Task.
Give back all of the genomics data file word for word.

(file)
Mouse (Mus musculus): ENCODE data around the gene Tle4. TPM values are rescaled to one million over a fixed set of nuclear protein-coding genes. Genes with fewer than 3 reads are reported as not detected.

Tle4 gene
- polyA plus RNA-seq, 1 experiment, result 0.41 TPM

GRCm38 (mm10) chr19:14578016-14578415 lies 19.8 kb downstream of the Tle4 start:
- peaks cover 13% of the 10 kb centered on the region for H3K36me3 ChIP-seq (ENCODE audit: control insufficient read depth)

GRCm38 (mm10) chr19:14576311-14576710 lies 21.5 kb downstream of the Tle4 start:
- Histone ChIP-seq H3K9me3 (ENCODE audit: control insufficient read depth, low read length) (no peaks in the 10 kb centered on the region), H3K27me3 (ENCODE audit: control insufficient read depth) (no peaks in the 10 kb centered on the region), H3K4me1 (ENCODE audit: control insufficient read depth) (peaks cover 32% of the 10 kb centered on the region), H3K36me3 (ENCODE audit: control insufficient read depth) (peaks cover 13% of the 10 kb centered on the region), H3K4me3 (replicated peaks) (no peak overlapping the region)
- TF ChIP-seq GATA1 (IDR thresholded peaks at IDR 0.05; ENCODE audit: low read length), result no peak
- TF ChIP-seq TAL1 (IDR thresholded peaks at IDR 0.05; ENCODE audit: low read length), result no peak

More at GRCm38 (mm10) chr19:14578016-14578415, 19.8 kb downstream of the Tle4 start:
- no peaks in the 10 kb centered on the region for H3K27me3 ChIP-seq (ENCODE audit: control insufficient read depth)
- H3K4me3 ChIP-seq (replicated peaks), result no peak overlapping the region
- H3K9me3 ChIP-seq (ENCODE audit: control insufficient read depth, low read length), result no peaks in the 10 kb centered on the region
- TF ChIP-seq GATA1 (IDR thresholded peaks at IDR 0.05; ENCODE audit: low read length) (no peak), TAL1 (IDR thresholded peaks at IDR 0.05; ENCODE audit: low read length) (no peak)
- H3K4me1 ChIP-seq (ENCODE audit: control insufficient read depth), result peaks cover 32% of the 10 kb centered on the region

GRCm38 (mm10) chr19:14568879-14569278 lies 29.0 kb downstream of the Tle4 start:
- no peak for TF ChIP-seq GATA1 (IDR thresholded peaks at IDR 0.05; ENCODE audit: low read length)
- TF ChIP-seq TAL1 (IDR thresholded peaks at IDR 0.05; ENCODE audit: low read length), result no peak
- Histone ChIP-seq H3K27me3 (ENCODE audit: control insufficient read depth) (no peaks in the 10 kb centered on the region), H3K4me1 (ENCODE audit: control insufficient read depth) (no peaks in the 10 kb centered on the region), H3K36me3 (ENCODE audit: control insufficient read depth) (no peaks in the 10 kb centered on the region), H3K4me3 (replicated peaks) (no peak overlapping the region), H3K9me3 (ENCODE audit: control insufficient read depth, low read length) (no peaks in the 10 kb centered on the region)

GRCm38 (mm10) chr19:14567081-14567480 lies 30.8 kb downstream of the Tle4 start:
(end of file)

Mouse (Mus musculus): ENCODE data around the gene Tle4. TPM values are rescaled to one million over a fixed set of nuclear protein-coding genes. Genes with fewer than 3 reads are reported as not detected.

Tle4 gene
- polyA plus RNA-seq, 1 experiment, result 0.41 TPM

GRCm38 (mm10) chr19:14578016-14578415 lies 19.8 kb downstream of the Tle4 start:
- peaks cover 13% of the 10 kb centered on the region for H3K36me3 ChIP-seq (ENCODE audit: control insufficient read depth)

GRCm38 (mm10) chr19:14576311-14576710 lies 21.5 kb downstream of the Tle4 start:
- Histone ChIP-seq H3K9me3 (ENCODE audit: control insufficient read depth, low read length) (no peaks in the 10 kb centered on the region), H3K27me3 (ENCODE audit: control insufficient read depth) (no peaks in the 10 kb centered on the region), H3K4me1 (ENCODE audit: control insufficient read depth) (peaks cover 32% of the 10 kb centered on the region), H3K36me3 (ENCODE audit: control insufficient read depth) (peaks cover 13% of the 10 kb centered on the region), H3K4me3 (replicated peaks) (no peak overlapping the region)
- TF ChIP-seq GATA1 (IDR thresholded peaks at IDR 0.05; ENCODE audit: low read length), result no peak
- TF ChIP-seq TAL1 (IDR thresholded peaks at IDR 0.05; ENCODE audit: low read length), result no peak

More at GRCm38 (mm10) chr19:14578016-14578415, 19.8 kb downstream of the Tle4 start:
- no peaks in the 10 kb centered on the region for H3K27me3 ChIP-seq (ENCODE audit: control insufficient read depth)
- H3K4me3 ChIP-seq (replicated peaks), result no peak overlapping the region
- H3K9me3 ChIP-seq (ENCODE audit: control insufficient read depth, low read length), result no peaks in the 10 kb centered on the region
- TF ChIP-seq GATA1 (IDR thresholded peaks at IDR 0.05; ENCODE audit: low read length) (no peak), TAL1 (IDR thresholded peaks at IDR 0.05; ENCODE audit: low read length) (no peak)
- H3K4me1 ChIP-seq (ENCODE audit: control insufficient read depth), result peaks cover 32% of the 10 kb centered on the region

GRCm38 (mm10) chr19:14568879-14569278 lies 29.0 kb downstream of the Tle4 start:
- no peak for TF ChIP-seq GATA1 (IDR thresholded peaks at IDR 0.05; ENCODE audit: low read length)
- TF ChIP-seq TAL1 (IDR thresholded peaks at IDR 0.05; ENCODE audit: low read length), result no peak
- Histone ChIP-seq H3K27me3 (ENCODE audit: control insufficient read depth) (no peaks in the 10 kb centered on the region), H3K4me1 (ENCODE audit: control insufficient read depth) (no peaks in the 10 kb centered on the region), H3K36me3 (ENCODE audit: control insufficient read depth) (no peaks in the 10 kb centered on the region), H3K4me3 (replicated peaks) (no peak overlapping the region), H3K9me3 (ENCODE audit: control insufficient read depth, low read length) (no peaks in the 10 kb centered on the region)

GRCm38 (mm10) chr19:14567081-14567480 lies 30.8 kb downstream of the Tle4 start: